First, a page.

In conventional schools, bare feet are especially problematic because the purpose of conventional school is to transform students according to a standard or mold. These schools apply to children what business owners apply to their businesses. They attempt to remove all variables in order to make children as predictable and standardized as possible.
A barefoot student in a school says without speaking, “I’m free and independent; I will not be controlled.” This is a problem for conventional schools because their entire purpose is to control and modify students. Bare feet are a symbol of freedom and wildness, and freedom and wildness are the antithesis of conventional school.
It doesn’t have to be this way. The Open School is fine with students not wearing shoes, because it is fine with freedom and wildness. Far from spelling its destruction, chaos is the essence of the school. Actually, what looks like chaos from the outside — kids all going in different directions, exploring different activities, changing direction from one day to the next and defying explanation and measurement — is actually perfectly ordered from an individual perspective. Each child has a personal narrative which is internally consistent. It’s just that no two children have the same narrative.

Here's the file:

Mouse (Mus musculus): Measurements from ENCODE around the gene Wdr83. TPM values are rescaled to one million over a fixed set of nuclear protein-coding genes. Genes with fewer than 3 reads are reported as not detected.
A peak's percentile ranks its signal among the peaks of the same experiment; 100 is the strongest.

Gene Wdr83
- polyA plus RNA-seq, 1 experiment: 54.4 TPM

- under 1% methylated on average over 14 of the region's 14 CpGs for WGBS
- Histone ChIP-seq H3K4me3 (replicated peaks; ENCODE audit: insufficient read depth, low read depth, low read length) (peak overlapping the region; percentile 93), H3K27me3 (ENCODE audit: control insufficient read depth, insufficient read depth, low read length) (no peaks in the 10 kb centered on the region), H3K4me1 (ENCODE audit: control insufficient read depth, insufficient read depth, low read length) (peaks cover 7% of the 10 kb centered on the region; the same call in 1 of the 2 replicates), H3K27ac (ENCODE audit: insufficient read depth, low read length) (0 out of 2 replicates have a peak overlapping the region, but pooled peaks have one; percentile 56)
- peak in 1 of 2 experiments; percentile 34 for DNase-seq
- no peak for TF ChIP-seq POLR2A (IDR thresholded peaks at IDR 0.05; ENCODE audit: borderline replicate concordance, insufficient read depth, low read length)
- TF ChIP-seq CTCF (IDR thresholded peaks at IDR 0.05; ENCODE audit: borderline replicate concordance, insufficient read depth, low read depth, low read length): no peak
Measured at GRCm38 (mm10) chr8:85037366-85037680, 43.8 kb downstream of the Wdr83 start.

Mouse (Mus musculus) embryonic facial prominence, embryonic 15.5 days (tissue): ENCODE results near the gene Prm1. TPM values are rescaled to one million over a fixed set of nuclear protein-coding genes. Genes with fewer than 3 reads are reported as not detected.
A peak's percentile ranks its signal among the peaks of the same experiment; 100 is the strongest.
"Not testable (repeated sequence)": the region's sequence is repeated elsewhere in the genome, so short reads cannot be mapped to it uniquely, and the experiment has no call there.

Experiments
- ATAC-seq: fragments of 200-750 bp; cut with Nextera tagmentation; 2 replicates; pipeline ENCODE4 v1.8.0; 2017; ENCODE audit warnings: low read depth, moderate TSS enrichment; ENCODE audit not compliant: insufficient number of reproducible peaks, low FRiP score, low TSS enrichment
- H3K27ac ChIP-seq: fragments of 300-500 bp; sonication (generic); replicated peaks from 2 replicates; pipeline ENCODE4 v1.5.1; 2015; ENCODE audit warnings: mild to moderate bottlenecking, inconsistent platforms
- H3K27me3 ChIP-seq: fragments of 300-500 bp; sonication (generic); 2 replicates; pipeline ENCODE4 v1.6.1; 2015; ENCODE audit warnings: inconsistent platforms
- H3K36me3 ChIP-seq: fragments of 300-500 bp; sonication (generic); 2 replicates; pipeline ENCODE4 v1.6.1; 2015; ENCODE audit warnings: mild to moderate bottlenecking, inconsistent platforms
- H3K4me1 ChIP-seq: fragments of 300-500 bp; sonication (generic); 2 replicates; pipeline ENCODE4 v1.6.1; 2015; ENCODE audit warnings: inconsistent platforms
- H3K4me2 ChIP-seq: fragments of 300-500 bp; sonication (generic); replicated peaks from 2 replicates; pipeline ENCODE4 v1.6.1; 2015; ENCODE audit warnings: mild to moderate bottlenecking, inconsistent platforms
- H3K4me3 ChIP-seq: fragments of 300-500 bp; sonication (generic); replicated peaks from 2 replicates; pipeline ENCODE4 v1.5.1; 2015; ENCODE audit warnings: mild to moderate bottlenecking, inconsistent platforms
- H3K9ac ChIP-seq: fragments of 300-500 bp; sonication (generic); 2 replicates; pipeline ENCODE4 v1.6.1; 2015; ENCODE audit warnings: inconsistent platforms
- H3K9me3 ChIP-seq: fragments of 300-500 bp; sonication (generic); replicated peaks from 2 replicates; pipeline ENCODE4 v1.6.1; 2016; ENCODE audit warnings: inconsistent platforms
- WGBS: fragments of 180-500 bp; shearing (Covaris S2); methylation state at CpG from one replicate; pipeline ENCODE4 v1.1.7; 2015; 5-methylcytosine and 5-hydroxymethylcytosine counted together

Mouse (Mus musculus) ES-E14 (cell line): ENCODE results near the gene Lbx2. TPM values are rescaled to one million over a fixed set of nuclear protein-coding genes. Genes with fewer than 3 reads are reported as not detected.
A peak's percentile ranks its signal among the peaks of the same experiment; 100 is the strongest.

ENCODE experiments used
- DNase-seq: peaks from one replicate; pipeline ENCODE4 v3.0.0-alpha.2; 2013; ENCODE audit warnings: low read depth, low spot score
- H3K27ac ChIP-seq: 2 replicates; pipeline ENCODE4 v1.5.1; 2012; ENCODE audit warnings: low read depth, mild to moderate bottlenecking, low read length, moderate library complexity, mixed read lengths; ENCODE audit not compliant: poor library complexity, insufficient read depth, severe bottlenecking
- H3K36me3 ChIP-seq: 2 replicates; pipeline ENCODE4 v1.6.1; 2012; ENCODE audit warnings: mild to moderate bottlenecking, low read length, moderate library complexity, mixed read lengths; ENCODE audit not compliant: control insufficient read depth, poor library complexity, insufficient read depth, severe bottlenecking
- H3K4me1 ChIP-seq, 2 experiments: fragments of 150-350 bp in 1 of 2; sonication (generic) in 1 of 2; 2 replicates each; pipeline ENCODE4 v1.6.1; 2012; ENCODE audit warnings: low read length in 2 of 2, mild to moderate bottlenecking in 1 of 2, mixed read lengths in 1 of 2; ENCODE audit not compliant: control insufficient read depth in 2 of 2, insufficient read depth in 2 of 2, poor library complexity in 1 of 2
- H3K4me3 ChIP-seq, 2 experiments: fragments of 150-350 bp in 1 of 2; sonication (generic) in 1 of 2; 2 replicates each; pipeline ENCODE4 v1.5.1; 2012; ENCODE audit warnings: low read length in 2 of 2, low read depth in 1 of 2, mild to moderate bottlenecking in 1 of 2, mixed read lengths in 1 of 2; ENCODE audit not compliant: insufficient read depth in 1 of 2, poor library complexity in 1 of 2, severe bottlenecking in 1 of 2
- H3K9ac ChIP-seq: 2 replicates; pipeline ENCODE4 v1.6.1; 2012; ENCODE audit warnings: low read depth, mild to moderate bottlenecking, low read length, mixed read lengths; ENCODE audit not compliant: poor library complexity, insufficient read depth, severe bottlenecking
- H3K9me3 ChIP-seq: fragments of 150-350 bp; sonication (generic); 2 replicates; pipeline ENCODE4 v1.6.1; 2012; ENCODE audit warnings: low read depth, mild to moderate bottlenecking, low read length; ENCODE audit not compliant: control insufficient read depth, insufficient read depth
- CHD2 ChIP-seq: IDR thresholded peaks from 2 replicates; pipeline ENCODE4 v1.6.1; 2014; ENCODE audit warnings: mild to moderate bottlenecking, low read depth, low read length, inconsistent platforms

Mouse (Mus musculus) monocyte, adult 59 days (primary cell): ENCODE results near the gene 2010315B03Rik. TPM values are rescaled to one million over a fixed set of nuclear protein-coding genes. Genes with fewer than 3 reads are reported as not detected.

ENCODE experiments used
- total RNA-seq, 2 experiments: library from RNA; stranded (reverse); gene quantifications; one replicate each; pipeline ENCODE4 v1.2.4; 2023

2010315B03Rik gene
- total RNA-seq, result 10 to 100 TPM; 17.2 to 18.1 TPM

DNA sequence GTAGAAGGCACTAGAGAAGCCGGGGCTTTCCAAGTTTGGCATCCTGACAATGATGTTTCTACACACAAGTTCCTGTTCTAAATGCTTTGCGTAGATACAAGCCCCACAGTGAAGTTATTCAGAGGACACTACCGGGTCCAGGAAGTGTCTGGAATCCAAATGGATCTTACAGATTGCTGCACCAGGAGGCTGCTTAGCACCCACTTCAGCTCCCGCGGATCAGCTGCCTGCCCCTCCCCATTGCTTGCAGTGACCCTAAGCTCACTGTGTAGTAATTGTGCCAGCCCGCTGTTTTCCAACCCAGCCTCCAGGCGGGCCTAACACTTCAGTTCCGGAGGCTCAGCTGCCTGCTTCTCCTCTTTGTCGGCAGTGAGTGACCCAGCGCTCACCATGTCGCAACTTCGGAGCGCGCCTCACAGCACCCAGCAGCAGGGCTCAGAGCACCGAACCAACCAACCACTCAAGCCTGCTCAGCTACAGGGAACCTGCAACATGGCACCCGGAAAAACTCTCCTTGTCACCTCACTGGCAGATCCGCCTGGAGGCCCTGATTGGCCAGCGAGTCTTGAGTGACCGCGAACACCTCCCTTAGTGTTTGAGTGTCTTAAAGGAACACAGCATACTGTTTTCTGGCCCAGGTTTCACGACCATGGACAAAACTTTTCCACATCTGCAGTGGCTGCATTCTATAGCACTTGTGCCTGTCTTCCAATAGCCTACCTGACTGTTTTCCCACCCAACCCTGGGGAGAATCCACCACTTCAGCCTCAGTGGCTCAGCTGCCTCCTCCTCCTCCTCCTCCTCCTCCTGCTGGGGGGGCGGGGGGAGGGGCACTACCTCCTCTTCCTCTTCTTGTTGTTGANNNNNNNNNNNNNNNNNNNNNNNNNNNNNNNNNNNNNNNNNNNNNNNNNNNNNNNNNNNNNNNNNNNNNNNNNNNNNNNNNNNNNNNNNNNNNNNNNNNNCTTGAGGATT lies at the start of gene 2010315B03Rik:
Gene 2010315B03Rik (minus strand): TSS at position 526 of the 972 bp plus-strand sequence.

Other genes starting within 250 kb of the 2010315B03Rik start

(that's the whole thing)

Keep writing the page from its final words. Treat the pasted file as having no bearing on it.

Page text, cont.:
In order to attend this school (or to send your kids to this school) you have to make peace with chaos, with the feeling of not being totally in control. When your environment is not curated and standardized, you never know what’s going to happen. This can be scary, but beyond the fear there is great opportunity — the opportunity for each child to realize their true potential.
6 comments on “Barefoot at school To go barefoot, you have to make peace with the unknown”
I LOVE not wearing shoes and do it as much as i can!! At work i take em off soons i can!! At home the supermarket small business places it’s amazing!! I drive barefoot alll the time and LOVE it! I even walk the mall barefoot
I go barefoot as often as I can.